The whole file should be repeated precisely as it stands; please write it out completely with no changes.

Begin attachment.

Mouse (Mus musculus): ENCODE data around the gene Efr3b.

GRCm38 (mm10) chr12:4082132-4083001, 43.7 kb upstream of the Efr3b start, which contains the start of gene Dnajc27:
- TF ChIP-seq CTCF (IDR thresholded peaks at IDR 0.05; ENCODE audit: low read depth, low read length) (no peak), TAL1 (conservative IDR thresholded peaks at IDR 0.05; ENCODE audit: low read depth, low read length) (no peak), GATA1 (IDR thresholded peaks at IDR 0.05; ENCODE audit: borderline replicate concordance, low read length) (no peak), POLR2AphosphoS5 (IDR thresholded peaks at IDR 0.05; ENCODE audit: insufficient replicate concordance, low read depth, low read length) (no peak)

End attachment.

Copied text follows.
Mouse (Mus musculus): ENCODE data around the gene Efr3b.

GRCm38 (mm10) chr12:4082132-4083001, 43.7 kb upstream of the Efr3b start, which contains the start of gene Dnajc27:
- TF ChIP-seq CTCF (IDR thresholded peaks at IDR 0.05; ENCODE audit: low read depth, low read length) (no peak), TAL1 (conservative IDR thresholded peaks at IDR 0.05; ENCODE audit: low read depth, low read length) (no peak), GATA1 (IDR thresholded peaks at IDR 0.05; ENCODE audit: borderline replicate concordance, low read length) (no peak), POLR2AphosphoS5 (IDR thresholded peaks at IDR 0.05; ENCODE audit: insufficient replicate concordance, low read depth, low read length) (no peak)